It was many years ago that my sainted father showed me something rare in the world of carpentry: a "real" 2x4 that actually measured 2 inches by 4 inches. Apparently, after the Great Chestnut Blight of 1919, there was wood aplenty to use for 2x4s. If your house was built while Warren G Harding was in the White House, impregnating the help in the pantry, you may have such studs in your home. Or pantry, as the case may be.
You lumber on into a lumber yard these days and measure the 2x4s, and you'll find piece of former trees that are more like 1.5 inches by 3.5 inches. Not only that, but if you order some 2x4s for a home project, the guy will ask you how long you want them, and you will never have a better opportunity for bigtime laffs, so go ahead and say, "Well, I wanna keep them!"
You'd think that I "wood" stop making terrible jokes, but I'm just not cut out that way.
Anyway, of course what brought all this to mind was another shortage...and this one doesn't involve lumber, but something infinitely more important: the Subway Footlong belly grenade. Recently, someone with a sandwich in one hand and a tape measure in the other found out that he was getting shorted on his footlong, and he took a picture as evidence, and the daggone thing went viral!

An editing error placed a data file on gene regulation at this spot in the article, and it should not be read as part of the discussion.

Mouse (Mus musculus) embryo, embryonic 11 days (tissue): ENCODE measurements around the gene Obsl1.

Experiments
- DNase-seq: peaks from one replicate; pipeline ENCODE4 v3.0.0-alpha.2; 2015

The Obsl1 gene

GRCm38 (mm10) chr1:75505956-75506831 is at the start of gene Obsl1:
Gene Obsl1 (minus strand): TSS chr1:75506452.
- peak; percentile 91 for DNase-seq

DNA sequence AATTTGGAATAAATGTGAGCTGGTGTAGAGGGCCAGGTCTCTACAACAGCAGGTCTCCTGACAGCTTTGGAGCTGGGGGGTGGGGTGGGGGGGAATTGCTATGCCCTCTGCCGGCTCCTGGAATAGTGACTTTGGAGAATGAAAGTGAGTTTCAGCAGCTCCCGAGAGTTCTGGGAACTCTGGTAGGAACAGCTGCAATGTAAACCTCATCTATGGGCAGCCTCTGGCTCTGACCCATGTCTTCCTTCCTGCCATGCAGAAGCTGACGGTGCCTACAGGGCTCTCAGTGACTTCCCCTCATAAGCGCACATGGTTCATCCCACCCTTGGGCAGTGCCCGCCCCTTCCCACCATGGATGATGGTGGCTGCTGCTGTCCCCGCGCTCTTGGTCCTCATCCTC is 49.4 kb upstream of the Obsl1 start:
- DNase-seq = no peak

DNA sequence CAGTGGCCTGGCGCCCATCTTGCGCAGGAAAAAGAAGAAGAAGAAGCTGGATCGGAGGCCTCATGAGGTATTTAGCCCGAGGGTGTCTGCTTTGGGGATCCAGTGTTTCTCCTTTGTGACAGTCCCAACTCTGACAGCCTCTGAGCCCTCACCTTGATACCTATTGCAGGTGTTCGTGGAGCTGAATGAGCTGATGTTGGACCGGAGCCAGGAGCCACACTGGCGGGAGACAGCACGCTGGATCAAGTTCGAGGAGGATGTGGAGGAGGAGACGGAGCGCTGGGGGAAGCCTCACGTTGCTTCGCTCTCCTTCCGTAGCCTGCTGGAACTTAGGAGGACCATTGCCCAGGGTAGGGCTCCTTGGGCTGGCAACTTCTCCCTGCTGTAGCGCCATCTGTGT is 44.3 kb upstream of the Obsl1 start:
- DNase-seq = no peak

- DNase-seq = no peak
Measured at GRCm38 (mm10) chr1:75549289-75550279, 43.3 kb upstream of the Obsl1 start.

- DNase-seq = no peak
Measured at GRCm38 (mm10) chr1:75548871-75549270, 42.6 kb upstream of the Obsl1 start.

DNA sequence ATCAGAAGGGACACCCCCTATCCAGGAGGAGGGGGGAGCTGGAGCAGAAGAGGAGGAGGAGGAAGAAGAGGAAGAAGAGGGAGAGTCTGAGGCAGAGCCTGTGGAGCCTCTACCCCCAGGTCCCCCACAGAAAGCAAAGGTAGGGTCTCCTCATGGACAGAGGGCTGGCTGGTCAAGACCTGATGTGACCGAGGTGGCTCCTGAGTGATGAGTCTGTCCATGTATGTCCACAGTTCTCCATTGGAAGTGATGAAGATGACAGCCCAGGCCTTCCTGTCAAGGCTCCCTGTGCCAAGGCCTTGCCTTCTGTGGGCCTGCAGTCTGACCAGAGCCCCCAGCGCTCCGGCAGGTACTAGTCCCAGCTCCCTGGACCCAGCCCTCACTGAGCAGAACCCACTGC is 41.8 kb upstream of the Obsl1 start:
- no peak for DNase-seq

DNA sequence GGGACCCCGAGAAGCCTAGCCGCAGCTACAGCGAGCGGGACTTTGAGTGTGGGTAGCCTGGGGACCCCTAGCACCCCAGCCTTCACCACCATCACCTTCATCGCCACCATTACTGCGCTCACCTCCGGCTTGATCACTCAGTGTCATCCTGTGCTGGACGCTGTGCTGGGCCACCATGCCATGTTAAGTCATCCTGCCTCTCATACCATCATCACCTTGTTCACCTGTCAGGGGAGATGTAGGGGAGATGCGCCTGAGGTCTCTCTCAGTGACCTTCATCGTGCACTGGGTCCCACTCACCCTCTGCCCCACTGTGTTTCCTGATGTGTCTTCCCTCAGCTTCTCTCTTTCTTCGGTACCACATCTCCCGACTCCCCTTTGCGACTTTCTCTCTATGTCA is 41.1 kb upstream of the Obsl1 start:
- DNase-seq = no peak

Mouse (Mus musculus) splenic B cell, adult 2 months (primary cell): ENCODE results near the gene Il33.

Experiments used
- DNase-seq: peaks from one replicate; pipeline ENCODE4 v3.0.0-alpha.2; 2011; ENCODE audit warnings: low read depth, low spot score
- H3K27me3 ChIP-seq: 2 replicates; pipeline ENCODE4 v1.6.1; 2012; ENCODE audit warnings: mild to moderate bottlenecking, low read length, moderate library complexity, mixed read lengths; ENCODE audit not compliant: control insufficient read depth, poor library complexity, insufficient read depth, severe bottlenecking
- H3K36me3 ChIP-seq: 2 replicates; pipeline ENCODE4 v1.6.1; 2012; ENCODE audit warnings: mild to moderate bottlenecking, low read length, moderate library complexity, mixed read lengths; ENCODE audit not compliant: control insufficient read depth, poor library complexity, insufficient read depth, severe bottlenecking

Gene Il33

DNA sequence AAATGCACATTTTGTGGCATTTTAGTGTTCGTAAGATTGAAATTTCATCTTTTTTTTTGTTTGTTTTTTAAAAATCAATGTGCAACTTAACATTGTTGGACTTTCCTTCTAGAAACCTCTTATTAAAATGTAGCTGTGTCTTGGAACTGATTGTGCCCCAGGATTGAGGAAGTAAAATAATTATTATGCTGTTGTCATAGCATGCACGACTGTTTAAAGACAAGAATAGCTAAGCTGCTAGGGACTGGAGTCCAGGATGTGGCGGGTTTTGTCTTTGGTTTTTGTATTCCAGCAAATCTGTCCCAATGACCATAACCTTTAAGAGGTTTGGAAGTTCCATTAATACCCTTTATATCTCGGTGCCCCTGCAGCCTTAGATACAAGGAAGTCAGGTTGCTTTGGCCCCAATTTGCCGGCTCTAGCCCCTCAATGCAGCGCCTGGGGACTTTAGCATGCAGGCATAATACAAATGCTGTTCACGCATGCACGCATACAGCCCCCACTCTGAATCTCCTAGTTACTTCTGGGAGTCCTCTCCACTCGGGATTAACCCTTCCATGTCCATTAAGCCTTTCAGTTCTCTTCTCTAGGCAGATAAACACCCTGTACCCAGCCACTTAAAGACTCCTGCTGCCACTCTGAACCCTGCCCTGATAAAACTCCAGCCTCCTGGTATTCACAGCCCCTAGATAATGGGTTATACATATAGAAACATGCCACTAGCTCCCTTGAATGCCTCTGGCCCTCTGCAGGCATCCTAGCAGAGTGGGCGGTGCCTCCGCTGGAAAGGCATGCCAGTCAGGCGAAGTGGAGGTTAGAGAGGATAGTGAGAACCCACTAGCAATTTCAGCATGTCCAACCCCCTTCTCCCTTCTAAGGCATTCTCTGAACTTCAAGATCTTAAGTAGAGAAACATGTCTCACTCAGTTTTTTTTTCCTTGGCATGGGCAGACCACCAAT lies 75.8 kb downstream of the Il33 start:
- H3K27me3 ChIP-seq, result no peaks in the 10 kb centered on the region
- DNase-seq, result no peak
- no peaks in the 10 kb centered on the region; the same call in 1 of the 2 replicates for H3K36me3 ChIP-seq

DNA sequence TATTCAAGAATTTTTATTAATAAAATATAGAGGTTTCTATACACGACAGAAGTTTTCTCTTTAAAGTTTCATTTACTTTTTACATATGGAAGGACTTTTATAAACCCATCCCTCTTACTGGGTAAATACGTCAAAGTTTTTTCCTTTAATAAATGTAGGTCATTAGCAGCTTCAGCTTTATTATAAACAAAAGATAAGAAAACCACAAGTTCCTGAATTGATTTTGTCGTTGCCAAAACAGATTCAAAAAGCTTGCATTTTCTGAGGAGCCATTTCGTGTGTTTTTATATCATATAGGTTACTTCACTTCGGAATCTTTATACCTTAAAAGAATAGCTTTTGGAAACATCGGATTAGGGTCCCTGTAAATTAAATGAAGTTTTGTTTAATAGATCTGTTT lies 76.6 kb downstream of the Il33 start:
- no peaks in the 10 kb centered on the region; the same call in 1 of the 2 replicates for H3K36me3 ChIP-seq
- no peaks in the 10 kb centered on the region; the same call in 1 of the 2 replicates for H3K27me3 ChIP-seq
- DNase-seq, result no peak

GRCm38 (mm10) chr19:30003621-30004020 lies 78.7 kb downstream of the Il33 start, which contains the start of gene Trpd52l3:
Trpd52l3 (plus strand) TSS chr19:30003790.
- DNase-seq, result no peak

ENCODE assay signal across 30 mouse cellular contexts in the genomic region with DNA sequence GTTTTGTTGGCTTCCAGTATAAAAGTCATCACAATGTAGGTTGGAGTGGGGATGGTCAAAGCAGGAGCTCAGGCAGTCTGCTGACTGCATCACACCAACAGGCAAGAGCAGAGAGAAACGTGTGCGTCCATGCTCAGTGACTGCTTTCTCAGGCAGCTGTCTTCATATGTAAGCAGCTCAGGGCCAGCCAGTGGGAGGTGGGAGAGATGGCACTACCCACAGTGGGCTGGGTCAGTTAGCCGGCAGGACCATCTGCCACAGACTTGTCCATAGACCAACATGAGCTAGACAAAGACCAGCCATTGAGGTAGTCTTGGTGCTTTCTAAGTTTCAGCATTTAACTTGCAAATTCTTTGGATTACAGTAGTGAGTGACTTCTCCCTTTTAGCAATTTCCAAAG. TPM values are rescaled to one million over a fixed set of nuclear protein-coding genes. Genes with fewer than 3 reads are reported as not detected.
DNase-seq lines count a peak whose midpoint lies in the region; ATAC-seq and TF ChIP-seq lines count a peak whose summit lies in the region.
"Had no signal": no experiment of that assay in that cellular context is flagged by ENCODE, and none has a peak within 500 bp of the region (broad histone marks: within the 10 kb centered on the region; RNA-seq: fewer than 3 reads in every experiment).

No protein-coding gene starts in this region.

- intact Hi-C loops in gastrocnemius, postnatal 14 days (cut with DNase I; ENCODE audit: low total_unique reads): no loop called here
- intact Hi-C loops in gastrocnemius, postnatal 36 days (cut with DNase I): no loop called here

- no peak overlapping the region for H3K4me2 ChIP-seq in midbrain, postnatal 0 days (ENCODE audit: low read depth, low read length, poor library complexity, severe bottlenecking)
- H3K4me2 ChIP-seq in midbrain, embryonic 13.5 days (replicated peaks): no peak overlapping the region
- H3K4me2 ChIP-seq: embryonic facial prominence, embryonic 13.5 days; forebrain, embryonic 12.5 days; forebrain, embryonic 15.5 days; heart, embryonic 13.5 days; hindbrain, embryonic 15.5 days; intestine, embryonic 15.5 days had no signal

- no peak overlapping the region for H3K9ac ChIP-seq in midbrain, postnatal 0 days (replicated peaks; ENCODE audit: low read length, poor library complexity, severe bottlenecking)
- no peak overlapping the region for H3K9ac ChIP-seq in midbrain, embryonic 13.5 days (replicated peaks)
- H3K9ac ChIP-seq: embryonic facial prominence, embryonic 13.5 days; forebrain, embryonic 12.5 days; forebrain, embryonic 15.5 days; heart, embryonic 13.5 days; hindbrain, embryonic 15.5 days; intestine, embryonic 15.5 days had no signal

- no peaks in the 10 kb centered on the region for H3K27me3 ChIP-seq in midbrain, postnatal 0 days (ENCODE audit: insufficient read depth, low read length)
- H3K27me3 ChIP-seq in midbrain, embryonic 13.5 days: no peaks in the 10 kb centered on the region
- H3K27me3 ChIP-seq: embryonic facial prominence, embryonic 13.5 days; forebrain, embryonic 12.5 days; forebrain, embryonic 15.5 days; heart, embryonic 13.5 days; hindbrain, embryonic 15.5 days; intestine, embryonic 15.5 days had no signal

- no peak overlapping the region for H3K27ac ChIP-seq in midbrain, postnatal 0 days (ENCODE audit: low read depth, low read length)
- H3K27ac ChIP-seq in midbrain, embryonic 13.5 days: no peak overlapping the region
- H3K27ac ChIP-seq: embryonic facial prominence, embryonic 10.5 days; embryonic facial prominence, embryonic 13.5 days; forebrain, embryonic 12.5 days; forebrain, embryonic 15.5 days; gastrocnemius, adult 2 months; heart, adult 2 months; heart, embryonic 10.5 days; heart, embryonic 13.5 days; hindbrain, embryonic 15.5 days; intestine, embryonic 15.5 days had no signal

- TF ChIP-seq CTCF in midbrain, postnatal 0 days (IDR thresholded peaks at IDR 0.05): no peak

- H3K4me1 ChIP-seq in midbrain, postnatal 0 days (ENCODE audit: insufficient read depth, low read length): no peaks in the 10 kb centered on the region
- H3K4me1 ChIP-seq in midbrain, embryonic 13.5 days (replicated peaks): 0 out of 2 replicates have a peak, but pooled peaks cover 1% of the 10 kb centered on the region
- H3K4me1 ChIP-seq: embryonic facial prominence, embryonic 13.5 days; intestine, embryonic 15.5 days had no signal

Well, the good people at Subway spread it on a lot thicker than the spread on the cold cuts when the damning picture got to their attention. Their official quote had something to do with improper baking of the bread, and that old bug-a-boo, shrinkage, and...
"With regards to the size of the bread and calling it a footlong,
"SUBWAY FOOTLONG" is a registered trademark as a descriptive name for
the sub sold in Subway® restaurants and not intended to be a measurement of length" (emphasis mine.)
Imagine how many executives, public relations flaks and attorneys had to get involved in crafting this steaming pile of nonsense.
You got that? When we say something is a foot long, well, that's just the name we call it. Don't go reading into things!
So should we be careful when we order a "ham" and "cheese" sub?
When you go "the whole nine yards", is there someone ready to verify that?
Is Miles Davis's real name "Kilometers" Davis?